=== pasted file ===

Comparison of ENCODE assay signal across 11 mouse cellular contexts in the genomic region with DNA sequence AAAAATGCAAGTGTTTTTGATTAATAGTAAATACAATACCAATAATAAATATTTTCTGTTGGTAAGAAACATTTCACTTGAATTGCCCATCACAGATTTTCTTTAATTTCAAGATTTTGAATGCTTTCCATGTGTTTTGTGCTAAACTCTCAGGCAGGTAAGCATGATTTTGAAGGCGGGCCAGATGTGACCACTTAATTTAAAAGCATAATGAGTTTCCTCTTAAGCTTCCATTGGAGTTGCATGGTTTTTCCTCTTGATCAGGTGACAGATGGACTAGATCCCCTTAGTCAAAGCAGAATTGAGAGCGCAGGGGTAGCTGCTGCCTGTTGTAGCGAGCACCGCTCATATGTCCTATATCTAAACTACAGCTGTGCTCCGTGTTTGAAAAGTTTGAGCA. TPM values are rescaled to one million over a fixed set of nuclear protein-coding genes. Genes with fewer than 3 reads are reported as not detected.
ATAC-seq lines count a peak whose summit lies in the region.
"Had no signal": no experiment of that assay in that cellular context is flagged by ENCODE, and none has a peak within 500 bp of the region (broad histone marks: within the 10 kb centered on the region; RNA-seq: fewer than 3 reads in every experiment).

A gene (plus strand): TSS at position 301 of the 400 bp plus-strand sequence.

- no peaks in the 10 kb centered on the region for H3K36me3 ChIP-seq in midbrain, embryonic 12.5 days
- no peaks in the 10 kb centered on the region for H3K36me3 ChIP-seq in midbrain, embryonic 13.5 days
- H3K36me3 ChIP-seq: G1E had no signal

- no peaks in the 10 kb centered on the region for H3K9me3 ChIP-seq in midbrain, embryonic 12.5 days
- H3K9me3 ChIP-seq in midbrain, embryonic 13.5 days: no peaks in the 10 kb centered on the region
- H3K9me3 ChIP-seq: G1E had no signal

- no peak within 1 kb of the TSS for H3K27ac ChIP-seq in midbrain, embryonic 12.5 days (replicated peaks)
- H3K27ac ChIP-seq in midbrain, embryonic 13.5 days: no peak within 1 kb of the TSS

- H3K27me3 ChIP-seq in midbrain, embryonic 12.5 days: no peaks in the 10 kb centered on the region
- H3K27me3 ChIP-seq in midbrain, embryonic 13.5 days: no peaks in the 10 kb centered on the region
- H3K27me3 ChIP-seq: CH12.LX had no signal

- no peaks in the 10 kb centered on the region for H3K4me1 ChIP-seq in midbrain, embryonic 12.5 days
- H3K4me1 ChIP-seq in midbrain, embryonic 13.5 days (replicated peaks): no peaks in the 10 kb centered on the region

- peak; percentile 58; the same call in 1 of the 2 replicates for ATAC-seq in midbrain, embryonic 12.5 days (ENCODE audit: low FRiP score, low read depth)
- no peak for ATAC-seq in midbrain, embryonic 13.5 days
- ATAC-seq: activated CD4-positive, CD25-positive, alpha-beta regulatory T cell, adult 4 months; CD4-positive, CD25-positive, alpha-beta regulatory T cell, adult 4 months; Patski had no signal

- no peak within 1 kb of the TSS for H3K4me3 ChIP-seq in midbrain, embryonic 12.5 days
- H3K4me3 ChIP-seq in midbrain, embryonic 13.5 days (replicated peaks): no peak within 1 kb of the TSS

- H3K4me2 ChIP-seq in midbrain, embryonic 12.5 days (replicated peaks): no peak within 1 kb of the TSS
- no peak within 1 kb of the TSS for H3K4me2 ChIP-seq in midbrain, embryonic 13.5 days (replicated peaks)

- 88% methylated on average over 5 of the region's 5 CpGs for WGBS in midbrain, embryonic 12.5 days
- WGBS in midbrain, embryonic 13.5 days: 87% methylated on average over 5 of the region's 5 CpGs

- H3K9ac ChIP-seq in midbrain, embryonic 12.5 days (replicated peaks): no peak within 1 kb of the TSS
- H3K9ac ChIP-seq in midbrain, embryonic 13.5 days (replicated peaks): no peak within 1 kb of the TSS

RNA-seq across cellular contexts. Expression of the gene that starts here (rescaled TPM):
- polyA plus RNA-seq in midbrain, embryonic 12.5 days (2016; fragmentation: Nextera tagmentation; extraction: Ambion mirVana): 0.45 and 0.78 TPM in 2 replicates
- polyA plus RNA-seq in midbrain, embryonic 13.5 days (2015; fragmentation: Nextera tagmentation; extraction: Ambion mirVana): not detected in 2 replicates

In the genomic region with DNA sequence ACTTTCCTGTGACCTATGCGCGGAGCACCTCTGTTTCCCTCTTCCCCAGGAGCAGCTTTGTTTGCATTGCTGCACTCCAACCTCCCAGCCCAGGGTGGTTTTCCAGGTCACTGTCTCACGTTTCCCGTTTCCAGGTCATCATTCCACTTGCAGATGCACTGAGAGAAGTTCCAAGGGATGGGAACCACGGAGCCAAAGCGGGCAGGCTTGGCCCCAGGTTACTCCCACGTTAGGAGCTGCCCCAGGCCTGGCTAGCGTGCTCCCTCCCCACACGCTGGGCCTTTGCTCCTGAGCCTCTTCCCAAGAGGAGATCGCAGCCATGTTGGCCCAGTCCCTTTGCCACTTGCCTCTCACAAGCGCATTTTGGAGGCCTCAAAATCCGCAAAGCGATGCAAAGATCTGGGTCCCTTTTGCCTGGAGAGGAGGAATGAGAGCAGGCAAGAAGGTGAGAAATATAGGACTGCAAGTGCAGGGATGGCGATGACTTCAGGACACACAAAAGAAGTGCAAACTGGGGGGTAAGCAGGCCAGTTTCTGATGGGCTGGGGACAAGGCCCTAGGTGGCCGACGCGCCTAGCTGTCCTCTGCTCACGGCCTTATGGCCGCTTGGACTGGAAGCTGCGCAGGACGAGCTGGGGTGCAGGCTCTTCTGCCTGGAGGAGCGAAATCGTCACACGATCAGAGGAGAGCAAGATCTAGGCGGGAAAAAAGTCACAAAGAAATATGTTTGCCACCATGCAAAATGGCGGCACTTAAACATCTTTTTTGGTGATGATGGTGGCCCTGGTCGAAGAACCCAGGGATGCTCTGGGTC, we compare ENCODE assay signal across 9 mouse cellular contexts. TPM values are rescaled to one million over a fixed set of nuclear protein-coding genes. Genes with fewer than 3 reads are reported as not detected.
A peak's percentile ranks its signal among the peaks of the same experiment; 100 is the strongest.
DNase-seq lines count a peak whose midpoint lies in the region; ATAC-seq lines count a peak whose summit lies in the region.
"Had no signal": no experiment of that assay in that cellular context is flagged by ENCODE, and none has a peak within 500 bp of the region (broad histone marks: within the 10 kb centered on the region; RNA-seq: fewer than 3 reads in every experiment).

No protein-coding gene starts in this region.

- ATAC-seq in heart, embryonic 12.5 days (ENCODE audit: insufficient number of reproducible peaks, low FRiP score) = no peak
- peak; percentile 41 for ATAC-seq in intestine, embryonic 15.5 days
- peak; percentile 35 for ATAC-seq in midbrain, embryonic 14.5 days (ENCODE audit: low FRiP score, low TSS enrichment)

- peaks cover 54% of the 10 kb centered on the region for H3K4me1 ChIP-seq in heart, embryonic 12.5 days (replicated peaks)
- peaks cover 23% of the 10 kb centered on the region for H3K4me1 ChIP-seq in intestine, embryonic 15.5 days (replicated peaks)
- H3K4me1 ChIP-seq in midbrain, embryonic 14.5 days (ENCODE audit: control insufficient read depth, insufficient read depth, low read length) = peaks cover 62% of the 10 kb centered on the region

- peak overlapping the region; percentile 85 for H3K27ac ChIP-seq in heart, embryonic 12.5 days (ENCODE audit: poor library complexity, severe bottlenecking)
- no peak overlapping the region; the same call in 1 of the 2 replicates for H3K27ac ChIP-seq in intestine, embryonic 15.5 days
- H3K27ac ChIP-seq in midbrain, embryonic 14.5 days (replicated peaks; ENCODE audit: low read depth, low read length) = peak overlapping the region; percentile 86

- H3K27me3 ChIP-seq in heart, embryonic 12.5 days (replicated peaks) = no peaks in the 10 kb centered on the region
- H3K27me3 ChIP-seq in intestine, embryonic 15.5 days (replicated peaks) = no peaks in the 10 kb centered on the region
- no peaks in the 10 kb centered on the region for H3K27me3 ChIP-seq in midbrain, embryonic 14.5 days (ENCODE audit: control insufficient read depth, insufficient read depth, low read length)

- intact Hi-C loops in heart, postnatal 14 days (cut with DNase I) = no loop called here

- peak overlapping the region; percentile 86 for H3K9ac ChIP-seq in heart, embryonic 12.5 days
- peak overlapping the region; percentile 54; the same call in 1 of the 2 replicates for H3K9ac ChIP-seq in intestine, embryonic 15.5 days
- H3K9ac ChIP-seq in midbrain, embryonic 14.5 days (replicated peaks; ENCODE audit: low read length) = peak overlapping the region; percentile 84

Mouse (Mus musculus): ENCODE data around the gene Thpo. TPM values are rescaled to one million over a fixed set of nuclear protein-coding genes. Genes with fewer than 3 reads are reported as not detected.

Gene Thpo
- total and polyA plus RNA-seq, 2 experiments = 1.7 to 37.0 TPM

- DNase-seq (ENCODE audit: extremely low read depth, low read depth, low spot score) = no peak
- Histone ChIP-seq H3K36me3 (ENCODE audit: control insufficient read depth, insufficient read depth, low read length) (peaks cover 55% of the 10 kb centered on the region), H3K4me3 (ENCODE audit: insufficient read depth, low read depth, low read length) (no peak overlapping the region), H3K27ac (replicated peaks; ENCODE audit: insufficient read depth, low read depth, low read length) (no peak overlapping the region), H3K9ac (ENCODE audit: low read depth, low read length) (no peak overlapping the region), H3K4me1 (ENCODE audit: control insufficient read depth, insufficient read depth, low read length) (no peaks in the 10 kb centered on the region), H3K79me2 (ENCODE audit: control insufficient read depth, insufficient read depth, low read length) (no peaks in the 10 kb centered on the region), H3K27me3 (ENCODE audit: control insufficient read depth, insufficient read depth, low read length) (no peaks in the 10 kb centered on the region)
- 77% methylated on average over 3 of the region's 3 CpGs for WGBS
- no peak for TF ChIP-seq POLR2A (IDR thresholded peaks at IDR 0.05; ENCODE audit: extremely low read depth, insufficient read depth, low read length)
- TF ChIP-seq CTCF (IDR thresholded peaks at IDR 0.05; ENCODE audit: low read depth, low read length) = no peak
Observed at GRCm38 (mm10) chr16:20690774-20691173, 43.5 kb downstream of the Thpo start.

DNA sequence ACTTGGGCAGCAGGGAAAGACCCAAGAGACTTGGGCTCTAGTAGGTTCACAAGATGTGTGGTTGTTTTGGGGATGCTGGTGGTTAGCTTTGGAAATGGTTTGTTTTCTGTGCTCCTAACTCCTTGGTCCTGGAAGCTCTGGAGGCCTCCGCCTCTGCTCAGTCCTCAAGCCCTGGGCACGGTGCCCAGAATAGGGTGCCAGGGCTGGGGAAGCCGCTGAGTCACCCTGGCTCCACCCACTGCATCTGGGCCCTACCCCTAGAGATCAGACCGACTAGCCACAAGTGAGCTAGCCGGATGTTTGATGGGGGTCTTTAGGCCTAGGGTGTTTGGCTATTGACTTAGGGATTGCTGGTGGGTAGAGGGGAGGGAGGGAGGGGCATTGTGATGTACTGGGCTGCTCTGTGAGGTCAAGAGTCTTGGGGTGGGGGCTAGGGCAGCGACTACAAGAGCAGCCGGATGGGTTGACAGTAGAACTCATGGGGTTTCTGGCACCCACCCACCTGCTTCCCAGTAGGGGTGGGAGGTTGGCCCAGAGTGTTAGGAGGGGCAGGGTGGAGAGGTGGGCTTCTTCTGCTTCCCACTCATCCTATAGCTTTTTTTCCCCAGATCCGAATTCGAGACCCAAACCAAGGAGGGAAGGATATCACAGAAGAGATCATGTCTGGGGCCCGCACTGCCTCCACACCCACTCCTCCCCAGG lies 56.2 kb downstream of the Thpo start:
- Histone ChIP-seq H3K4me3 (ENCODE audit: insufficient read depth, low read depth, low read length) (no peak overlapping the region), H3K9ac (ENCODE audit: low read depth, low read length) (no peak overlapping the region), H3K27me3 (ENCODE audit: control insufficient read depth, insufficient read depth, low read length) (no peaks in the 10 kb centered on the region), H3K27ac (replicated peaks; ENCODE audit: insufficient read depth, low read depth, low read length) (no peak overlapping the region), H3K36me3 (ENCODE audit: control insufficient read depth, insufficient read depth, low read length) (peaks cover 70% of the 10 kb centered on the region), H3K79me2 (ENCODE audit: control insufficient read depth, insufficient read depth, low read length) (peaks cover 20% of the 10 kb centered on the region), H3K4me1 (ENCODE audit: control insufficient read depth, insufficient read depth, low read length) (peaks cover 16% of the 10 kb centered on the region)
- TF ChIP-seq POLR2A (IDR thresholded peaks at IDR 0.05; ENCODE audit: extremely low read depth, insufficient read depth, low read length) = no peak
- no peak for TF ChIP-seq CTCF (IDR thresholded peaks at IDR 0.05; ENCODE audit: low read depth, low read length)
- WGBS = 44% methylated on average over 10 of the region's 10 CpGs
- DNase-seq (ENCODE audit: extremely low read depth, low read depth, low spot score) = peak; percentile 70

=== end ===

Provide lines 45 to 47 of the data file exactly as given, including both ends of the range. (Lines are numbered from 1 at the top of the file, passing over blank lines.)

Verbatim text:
- H3K27ac ChIP-seq in midbrain, embryonic 14.5 days (replicated peaks; ENCODE audit: low read depth, low read length) = peak overlapping the region; percentile 86

- H3K27me3 ChIP-seq in heart, embryonic 12.5 days (replicated peaks) = no peaks in the 10 kb centered on the region
- H3K27me3 ChIP-seq in intestine, embryonic 15.5 days (replicated peaks) = no peaks in the 10 kb centered on the region